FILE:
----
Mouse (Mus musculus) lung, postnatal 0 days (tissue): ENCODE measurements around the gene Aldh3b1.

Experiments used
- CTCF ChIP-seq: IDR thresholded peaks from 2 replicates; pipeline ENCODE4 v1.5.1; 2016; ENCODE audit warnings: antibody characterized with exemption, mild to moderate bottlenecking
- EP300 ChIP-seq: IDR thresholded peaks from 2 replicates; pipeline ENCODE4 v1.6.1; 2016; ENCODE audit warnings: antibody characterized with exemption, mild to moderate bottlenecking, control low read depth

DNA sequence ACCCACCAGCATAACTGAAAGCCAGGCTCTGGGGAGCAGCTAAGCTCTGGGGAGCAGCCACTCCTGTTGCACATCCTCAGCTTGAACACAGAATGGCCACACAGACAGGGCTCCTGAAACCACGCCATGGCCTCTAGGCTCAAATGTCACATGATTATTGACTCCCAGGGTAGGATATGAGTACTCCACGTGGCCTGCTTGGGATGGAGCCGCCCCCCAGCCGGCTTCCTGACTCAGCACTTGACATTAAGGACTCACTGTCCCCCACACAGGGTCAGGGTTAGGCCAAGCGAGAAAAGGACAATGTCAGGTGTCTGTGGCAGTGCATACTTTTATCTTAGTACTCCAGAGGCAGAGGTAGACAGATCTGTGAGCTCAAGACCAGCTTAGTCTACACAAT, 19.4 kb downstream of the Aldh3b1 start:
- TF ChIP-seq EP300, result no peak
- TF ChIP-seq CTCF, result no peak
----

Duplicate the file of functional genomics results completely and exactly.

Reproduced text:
Mouse (Mus musculus) lung, postnatal 0 days (tissue): ENCODE measurements around the gene Aldh3b1.

Experiments used
- CTCF ChIP-seq: IDR thresholded peaks from 2 replicates; pipeline ENCODE4 v1.5.1; 2016; ENCODE audit warnings: antibody characterized with exemption, mild to moderate bottlenecking
- EP300 ChIP-seq: IDR thresholded peaks from 2 replicates; pipeline ENCODE4 v1.6.1; 2016; ENCODE audit warnings: antibody characterized with exemption, mild to moderate bottlenecking, control low read depth

DNA sequence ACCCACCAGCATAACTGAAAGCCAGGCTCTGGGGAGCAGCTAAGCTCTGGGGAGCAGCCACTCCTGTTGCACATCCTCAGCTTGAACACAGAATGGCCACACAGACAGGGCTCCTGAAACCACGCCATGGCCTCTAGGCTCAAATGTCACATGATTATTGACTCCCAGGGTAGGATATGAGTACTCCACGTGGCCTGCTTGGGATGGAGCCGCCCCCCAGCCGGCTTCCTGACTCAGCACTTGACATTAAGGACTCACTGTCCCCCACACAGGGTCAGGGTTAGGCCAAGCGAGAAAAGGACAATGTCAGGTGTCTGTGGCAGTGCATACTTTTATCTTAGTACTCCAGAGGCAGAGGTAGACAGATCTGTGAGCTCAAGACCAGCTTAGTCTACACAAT, 19.4 kb downstream of the Aldh3b1 start:
- TF ChIP-seq EP300, result no peak
- TF ChIP-seq CTCF, result no peak